Recently, NASA climate scientist James Hansen drew some fire for drawing a comparison between train loads of coal with Holocaust "death trains," noting that global warming, fueled by burning coal, would lead to the extermination of many species.
Al Gore, in accepting the Nobel Peace Prize yesterday, also drew a comparison between global warming and that awful moment in human history. He suggested those leaders who ignore the threat of climate change now are stuck in a state similar to the state that froze those leaders who appeased Hitler.
"Despite a growing number of honorable exceptions," Gore said, "too many of the world's leaders are still best described in the words Winston Churchill applied to those who ignored Adolf Hitler's threat: 'They go on in strange paradox, decided only to be undecided, resolved to be irresolute, adamant for drift, solid for fluidity, all powerful to be impotent.'"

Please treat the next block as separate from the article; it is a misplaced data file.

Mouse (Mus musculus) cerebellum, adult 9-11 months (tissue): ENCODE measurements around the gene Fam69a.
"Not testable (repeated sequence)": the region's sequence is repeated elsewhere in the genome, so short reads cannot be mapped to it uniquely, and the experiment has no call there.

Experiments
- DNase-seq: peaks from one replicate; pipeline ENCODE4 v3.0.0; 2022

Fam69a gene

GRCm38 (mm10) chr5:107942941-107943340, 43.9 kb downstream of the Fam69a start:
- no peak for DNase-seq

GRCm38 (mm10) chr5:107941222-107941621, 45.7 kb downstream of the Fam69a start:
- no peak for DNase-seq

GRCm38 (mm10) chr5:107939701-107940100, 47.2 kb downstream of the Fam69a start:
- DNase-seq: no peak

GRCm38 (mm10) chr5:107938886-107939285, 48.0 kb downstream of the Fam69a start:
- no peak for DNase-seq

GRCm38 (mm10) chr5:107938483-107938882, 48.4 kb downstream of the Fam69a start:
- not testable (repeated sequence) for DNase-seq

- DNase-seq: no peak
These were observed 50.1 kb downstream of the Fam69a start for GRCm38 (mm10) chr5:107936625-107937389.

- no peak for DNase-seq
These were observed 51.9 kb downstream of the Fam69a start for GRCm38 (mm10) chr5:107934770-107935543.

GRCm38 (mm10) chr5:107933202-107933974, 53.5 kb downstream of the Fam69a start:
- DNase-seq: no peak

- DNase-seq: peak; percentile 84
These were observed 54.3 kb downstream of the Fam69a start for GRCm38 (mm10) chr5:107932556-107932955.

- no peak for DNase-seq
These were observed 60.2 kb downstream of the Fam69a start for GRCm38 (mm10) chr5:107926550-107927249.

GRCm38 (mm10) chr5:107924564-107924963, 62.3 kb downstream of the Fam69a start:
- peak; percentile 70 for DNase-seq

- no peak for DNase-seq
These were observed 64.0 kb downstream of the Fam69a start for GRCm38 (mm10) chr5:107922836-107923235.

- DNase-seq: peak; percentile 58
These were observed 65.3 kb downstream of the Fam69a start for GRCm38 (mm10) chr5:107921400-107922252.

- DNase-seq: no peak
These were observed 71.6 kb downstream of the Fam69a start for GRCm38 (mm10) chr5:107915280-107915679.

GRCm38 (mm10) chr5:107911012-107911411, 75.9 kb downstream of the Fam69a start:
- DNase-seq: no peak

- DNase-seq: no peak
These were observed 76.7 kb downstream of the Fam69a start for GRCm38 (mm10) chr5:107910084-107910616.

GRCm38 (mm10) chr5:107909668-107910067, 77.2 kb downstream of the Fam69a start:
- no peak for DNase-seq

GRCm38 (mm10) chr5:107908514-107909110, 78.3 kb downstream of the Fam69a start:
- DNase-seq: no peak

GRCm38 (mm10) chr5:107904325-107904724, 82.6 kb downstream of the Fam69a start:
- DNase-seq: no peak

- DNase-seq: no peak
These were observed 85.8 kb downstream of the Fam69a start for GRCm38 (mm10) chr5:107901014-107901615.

Gore has been upping the rhetorical ante for years, trying to inspire action. The Nobel Peace Prize, which he shares with the Intergovernmental Panel on Climate Change, is a high validation of his work, and his words likening our current inaction to the inaction that allowed for the Holocaust should stand as a reminder that countless human lives and species hang in the balance. He sees that we are at an important historical moment, and that we will be judged by future generations based on our decision.
His basic message: "We must act."
Click here to read excerpts from his speech.
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